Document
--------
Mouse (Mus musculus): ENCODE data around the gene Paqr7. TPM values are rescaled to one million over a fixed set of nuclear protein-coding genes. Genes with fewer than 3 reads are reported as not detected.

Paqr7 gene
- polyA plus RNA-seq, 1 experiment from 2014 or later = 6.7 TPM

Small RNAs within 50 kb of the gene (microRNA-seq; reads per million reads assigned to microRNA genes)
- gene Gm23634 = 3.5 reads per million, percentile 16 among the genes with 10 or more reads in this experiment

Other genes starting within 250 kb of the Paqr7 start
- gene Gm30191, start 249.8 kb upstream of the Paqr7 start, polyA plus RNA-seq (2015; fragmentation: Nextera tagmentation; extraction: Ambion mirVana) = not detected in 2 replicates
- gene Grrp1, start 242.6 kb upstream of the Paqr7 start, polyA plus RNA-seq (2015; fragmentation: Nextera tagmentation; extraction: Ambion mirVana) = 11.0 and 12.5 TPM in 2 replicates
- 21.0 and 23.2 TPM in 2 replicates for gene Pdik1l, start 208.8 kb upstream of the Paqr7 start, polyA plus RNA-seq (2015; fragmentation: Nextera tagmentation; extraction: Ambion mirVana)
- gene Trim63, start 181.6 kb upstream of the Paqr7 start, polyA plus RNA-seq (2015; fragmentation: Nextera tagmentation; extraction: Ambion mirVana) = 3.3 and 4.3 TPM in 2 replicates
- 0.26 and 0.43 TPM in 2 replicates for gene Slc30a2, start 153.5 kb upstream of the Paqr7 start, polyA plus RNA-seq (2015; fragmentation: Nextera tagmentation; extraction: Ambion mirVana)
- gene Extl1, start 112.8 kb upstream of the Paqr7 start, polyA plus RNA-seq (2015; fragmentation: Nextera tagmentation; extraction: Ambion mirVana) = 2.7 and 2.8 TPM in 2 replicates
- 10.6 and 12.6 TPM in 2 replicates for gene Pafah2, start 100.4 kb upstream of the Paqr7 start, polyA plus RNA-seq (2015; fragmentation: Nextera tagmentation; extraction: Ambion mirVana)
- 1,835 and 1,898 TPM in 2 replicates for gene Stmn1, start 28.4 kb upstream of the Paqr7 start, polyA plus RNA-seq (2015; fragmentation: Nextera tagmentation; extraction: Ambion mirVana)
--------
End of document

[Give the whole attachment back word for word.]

Mouse (Mus musculus): ENCODE data around the gene Paqr7. TPM values are rescaled to one million over a fixed set of nuclear protein-coding genes. Genes with fewer than 3 reads are reported as not detected.

Paqr7 gene
- polyA plus RNA-seq, 1 experiment from 2014 or later = 6.7 TPM

Small RNAs within 50 kb of the gene (microRNA-seq; reads per million reads assigned to microRNA genes)
- gene Gm23634 = 3.5 reads per million, percentile 16 among the genes with 10 or more reads in this experiment

Other genes starting within 250 kb of the Paqr7 start
- gene Gm30191, start 249.8 kb upstream of the Paqr7 start, polyA plus RNA-seq (2015; fragmentation: Nextera tagmentation; extraction: Ambion mirVana) = not detected in 2 replicates
- gene Grrp1, start 242.6 kb upstream of the Paqr7 start, polyA plus RNA-seq (2015; fragmentation: Nextera tagmentation; extraction: Ambion mirVana) = 11.0 and 12.5 TPM in 2 replicates
- 21.0 and 23.2 TPM in 2 replicates for gene Pdik1l, start 208.8 kb upstream of the Paqr7 start, polyA plus RNA-seq (2015; fragmentation: Nextera tagmentation; extraction: Ambion mirVana)
- gene Trim63, start 181.6 kb upstream of the Paqr7 start, polyA plus RNA-seq (2015; fragmentation: Nextera tagmentation; extraction: Ambion mirVana) = 3.3 and 4.3 TPM in 2 replicates
- 0.26 and 0.43 TPM in 2 replicates for gene Slc30a2, start 153.5 kb upstream of the Paqr7 start, polyA plus RNA-seq (2015; fragmentation: Nextera tagmentation; extraction: Ambion mirVana)
- gene Extl1, start 112.8 kb upstream of the Paqr7 start, polyA plus RNA-seq (2015; fragmentation: Nextera tagmentation; extraction: Ambion mirVana) = 2.7 and 2.8 TPM in 2 replicates
- 10.6 and 12.6 TPM in 2 replicates for gene Pafah2, start 100.4 kb upstream of the Paqr7 start, polyA plus RNA-seq (2015; fragmentation: Nextera tagmentation; extraction: Ambion mirVana)
- 1,835 and 1,898 TPM in 2 replicates for gene Stmn1, start 28.4 kb upstream of the Paqr7 start, polyA plus RNA-seq (2015; fragmentation: Nextera tagmentation; extraction: Ambion mirVana)